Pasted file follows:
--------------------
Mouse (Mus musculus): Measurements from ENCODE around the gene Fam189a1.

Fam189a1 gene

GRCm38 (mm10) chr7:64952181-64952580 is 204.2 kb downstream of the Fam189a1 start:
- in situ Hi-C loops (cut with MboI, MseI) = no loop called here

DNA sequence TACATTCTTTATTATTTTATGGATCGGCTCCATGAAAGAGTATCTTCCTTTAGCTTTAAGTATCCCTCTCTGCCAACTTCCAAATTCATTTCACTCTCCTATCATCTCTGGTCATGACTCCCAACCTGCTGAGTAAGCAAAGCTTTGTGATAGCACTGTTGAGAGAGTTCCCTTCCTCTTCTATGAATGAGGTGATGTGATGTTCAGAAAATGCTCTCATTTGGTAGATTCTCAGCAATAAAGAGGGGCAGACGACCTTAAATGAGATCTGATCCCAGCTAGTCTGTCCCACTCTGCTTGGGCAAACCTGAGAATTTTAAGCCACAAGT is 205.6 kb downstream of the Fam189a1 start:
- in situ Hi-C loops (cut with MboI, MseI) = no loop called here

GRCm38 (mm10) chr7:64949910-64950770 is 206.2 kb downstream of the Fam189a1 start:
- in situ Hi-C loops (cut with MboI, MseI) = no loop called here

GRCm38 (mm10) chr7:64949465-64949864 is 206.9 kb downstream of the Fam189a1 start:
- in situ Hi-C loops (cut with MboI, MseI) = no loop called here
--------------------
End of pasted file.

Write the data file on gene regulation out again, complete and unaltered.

Mouse (Mus musculus): Measurements from ENCODE around the gene Fam189a1.

Fam189a1 gene

GRCm38 (mm10) chr7:64952181-64952580 is 204.2 kb downstream of the Fam189a1 start:
- in situ Hi-C loops (cut with MboI, MseI) = no loop called here

DNA sequence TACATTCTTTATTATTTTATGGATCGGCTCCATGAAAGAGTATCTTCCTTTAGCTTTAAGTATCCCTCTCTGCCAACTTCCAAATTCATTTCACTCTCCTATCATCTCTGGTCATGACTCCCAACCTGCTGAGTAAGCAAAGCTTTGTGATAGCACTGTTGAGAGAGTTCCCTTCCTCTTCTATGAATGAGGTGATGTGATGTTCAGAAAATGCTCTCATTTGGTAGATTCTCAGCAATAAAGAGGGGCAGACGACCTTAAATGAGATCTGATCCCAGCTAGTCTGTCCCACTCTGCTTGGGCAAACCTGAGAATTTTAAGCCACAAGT is 205.6 kb downstream of the Fam189a1 start:
- in situ Hi-C loops (cut with MboI, MseI) = no loop called here

GRCm38 (mm10) chr7:64949910-64950770 is 206.2 kb downstream of the Fam189a1 start:
- in situ Hi-C loops (cut with MboI, MseI) = no loop called here

GRCm38 (mm10) chr7:64949465-64949864 is 206.9 kb downstream of the Fam189a1 start:
- in situ Hi-C loops (cut with MboI, MseI) = no loop called here